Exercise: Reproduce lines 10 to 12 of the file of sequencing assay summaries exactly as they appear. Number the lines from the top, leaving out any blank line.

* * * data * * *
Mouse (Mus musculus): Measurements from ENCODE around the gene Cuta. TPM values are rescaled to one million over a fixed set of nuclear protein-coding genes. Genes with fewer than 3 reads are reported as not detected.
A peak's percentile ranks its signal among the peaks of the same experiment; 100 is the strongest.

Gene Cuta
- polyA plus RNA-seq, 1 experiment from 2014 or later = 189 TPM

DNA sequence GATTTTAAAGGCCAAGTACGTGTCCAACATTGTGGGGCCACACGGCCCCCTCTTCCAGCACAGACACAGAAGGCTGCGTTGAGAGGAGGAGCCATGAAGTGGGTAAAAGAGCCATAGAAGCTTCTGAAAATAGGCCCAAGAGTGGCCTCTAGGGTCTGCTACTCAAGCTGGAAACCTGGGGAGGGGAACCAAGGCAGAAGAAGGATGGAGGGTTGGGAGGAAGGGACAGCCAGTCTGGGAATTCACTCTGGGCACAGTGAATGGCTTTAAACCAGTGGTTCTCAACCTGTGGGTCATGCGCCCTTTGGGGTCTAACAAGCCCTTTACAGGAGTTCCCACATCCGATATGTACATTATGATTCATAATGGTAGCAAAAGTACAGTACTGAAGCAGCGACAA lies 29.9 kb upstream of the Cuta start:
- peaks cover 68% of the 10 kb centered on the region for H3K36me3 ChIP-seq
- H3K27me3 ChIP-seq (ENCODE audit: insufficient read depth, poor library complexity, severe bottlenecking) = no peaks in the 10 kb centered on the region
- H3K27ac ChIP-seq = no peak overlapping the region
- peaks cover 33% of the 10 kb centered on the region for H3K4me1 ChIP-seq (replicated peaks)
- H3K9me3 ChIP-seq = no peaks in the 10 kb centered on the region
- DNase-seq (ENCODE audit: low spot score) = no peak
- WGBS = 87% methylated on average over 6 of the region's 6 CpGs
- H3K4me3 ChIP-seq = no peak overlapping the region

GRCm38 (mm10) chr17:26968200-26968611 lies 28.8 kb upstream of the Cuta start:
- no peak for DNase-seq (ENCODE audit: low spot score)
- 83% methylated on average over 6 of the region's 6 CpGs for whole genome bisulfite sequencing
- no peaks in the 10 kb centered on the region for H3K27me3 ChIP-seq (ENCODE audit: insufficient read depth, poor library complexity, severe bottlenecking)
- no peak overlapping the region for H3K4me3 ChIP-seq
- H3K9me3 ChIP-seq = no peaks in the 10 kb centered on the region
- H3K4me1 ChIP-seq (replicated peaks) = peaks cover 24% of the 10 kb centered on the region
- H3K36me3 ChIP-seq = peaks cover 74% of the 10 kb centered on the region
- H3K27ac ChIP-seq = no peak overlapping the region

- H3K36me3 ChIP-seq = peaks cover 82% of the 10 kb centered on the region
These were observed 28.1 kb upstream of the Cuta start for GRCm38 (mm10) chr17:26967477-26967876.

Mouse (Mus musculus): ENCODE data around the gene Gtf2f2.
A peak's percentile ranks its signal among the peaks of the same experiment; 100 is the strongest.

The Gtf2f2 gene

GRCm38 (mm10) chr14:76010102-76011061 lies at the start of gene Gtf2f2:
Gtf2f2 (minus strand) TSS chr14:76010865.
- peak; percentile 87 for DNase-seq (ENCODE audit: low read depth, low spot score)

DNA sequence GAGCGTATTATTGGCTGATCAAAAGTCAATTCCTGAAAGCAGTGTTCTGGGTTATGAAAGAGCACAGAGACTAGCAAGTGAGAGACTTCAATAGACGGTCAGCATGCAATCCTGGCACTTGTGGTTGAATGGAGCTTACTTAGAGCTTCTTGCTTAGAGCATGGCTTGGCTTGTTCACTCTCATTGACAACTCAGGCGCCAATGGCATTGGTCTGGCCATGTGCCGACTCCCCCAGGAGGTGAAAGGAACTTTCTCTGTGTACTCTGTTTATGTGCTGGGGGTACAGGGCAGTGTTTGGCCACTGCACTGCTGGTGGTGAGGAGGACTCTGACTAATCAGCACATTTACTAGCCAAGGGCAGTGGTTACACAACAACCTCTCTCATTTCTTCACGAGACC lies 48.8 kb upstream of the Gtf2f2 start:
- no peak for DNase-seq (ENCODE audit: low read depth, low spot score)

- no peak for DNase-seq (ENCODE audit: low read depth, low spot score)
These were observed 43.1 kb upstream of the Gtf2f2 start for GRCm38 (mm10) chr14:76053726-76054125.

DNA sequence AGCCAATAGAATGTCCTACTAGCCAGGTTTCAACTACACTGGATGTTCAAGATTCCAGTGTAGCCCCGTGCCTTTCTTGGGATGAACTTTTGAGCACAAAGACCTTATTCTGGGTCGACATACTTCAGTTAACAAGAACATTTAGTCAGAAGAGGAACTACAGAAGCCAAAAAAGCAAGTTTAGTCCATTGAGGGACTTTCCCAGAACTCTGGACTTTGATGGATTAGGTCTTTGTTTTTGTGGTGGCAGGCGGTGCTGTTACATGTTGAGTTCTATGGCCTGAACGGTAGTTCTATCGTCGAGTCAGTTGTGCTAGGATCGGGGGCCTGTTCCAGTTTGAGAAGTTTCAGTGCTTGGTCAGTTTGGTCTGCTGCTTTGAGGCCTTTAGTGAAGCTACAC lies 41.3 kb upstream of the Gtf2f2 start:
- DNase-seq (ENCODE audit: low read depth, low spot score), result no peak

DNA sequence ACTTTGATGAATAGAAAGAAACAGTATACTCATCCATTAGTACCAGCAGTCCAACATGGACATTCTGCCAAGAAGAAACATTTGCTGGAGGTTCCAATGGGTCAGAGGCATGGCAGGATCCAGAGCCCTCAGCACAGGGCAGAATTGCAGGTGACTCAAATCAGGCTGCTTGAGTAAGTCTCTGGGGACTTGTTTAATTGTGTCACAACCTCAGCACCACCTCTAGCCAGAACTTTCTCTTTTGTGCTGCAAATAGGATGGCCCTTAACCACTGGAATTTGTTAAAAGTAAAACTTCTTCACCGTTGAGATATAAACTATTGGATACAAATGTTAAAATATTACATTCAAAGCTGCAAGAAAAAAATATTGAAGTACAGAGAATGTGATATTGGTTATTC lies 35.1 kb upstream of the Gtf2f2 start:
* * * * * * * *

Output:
- H3K9me3 ChIP-seq = no peaks in the 10 kb centered on the region
- DNase-seq (ENCODE audit: low spot score) = no peak
- WGBS = 87% methylated on average over 6 of the region's 6 CpGs